The “perfect” recipe for planting strawberries

If planting strawberries was like a recipe it would look something like this:







Strawberry plants




Note: Plant in the fall.


Step 1. Mark out the area you want to plant your strawberries. Choose someplace that gets 8 hours of Sun a day. Making strawberries takes a lot of energy.

Step 2. Till the area you have marked out (note: be sure to have gas for your till or mixed gas if your tiller is a 2 cycle engine)

Step 3. Spread your fertilizer*

Step 4. Till again

Step 5. Water everything. Water the strawberry plants (note: you should have been watering them at least once a day. Twice a day would be better. Everyday until you plant them.)  You also need to water the ground you are going to plant your strawberries. If you don’t, the dry soil will suck the water out of the potting soil of strawberry plants which increases the chance your strawberry plants will die**.


Now on to the actual cooking or in this case planting:

Step 6. Plant your strawberries. This sounds easy, but how you plant will make or break your strawberries. Some of these things are going to be obvious, but if you have never planted strawberries before than read this part:

Plant them roots down and make sure there is room for the roots. You don’t want them to hit the bottom of the hole you dug and then be forced back upwards (this is called “J-ing” because the roots make a “J” shape). If they are forced back upward this will increase their chance of dying**.

When you place your strawberry plant in the ground DO NOT BURY THE CROWN!!! The crown is where the leaves turn in to roots. See this lovely picture from Bonnie Plants. If you bury the crown the plant will definitely rot and die**. If you plant them to shallow but water them like crazy, they might make it. (Strawberries are drama queens if you haven’t noticed.)

Step 7. Mulch. Now that your strawberries are in the ground, and their roots covered up, mulch. You want roughly (I say roughly because mulch does not spread evenly. Trust me, I’ve tried) an inch to an inch in a half. This is enough mulch that it will make it hard for weeds to grow but not so much that water won’t reach the roots of your strawberries. Mulch is not necessary, but it is a great time saver later.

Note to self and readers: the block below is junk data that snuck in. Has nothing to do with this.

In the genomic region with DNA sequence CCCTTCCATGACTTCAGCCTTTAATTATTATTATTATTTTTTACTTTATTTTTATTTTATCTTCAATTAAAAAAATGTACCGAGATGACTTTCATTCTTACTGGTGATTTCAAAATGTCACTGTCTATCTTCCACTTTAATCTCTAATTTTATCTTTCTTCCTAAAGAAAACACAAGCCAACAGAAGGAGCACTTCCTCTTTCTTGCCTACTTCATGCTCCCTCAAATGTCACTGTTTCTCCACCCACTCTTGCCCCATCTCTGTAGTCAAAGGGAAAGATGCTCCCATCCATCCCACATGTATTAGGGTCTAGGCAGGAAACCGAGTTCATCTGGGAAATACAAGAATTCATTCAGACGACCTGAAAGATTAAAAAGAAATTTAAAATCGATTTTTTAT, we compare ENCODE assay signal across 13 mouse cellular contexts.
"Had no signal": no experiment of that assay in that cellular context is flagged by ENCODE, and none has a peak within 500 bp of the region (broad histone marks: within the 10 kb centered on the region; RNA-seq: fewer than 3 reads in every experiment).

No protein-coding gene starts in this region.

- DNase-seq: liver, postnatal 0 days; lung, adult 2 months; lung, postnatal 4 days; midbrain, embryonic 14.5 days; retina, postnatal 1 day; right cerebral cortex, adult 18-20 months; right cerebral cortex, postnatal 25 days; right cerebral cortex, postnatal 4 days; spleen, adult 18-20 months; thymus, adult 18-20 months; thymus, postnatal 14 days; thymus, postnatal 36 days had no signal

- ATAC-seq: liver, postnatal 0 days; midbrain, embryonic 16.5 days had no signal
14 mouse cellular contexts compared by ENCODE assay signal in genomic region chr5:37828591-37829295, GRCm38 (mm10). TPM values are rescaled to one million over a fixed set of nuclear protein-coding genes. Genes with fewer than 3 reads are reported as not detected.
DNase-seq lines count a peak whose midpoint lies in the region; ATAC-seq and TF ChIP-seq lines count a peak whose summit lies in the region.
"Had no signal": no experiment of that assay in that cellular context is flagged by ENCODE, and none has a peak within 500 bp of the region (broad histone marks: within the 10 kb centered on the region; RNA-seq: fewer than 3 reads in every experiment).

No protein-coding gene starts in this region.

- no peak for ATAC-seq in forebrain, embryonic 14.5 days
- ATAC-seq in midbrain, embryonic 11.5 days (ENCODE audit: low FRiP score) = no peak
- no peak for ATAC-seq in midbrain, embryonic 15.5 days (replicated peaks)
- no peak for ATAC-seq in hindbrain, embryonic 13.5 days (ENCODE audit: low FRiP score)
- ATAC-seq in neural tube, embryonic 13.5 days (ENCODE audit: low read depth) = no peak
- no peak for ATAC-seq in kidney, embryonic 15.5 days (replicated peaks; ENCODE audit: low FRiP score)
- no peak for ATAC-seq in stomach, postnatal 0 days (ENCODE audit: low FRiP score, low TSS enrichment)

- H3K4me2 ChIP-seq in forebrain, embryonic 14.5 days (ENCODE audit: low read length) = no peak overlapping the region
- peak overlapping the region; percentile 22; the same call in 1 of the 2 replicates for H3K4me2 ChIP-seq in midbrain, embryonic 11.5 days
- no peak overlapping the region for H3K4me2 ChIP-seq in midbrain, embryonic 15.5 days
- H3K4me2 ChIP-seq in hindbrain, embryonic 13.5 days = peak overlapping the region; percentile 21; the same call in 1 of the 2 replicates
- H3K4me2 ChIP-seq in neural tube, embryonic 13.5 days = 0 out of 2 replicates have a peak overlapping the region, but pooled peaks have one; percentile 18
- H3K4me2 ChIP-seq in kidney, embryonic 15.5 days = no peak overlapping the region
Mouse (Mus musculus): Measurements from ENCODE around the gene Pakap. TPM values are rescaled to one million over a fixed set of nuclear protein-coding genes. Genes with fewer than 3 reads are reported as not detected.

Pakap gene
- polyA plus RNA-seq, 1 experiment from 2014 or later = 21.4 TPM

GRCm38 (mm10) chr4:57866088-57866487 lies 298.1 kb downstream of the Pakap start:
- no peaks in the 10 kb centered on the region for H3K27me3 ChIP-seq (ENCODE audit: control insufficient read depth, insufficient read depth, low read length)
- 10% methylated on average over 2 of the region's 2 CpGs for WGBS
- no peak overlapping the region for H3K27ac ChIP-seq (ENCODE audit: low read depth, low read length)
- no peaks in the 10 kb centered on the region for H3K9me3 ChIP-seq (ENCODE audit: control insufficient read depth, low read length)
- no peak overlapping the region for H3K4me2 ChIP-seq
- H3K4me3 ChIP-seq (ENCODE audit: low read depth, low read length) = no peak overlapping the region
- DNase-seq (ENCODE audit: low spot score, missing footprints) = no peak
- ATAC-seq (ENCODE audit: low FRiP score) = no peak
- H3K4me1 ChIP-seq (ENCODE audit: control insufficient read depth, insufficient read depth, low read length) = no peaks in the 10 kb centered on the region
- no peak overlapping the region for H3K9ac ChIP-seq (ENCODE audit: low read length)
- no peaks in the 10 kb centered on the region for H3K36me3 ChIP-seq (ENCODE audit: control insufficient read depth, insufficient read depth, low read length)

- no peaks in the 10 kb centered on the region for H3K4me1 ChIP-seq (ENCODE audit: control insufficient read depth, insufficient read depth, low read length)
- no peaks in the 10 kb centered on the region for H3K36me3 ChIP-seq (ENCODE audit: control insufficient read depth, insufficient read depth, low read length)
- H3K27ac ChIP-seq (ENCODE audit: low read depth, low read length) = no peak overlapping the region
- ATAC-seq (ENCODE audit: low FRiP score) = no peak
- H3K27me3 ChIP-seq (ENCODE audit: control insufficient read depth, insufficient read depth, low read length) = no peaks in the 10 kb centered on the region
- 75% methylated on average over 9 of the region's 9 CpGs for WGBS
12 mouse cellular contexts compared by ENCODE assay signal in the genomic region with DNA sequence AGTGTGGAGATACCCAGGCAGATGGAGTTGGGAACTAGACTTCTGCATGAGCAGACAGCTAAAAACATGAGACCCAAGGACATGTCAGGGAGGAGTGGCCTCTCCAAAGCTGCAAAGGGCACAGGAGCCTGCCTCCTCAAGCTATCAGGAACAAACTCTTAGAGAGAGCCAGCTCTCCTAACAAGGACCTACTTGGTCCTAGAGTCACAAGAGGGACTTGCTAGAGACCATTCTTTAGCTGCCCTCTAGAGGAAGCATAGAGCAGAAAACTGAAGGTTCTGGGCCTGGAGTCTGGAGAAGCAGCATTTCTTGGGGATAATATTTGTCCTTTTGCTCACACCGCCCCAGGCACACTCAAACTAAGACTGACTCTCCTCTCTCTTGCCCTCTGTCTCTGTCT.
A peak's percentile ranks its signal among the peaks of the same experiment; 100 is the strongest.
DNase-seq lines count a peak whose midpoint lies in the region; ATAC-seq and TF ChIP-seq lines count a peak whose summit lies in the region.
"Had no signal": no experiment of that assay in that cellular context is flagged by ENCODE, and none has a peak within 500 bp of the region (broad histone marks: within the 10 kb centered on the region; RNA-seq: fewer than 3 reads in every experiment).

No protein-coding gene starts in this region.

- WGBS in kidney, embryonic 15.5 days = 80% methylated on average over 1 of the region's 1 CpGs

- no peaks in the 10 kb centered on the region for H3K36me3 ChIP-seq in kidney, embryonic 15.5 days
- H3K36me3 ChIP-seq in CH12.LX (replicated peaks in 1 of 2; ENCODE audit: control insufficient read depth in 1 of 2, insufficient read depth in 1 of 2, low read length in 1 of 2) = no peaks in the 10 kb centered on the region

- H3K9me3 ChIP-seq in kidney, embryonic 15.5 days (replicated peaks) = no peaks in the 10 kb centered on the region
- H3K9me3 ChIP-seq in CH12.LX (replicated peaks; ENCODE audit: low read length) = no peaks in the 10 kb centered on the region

Easy peasy right? Only you know that nothing is as easy as following the steps (I have enjoyed many a pinterest fail). Sometimes the tiller become choked with weeds, or breaks. Sometimes the fertilizer comes in clumps and won’t spread evenly, or the hose has holes in it and waters everything including you. Or it rains for 6 weeks and you can’t even get to your yard without losing your mud boots.


My farm currently looks like mudflats that should contain clams. I haven’t even finished my tilling yet. This has called for some creative farming. One option is to plant late, this may or may not be a problem depending on the winter. Another is to go ahead and work in the mudflats I am currently calling fields, and leave ruts that will be there all season and possible cause drainage issues. A third option is to do it all by hand, use a very small tiller, shovels and pretend I am feeding chickens while spreading fertilizer. A final option is to plant where you planted last year and reuse the prep you did then. I personally wanted to buy a team of draft horses (I am always up for more horses) and farm like the amish. Sadly, this is not a viable option. Someday, someday I am going to have draft horses on the farm (preferable american cream drafts as they are the only draft horses to originate in the USA). So I am going to start with option four. I will be replanting the center field at the farm. I try very hard to rotate my fields. It is better for the soil and the plants. But the center field needs a quick weed and will be ready to go, and since the mudflats aren’t getting any less muddy, I have to start somewhere.


I like being told why, so in the next blog post I will explain why crowns are so important, why mulch is amazing, and why you should plant your strawberries in the fall.   


Until then,

Farmer Jo



**also I feel like in the movie The Croods, I’m the dad whose stories about Crispy Bear who always dies at the end.


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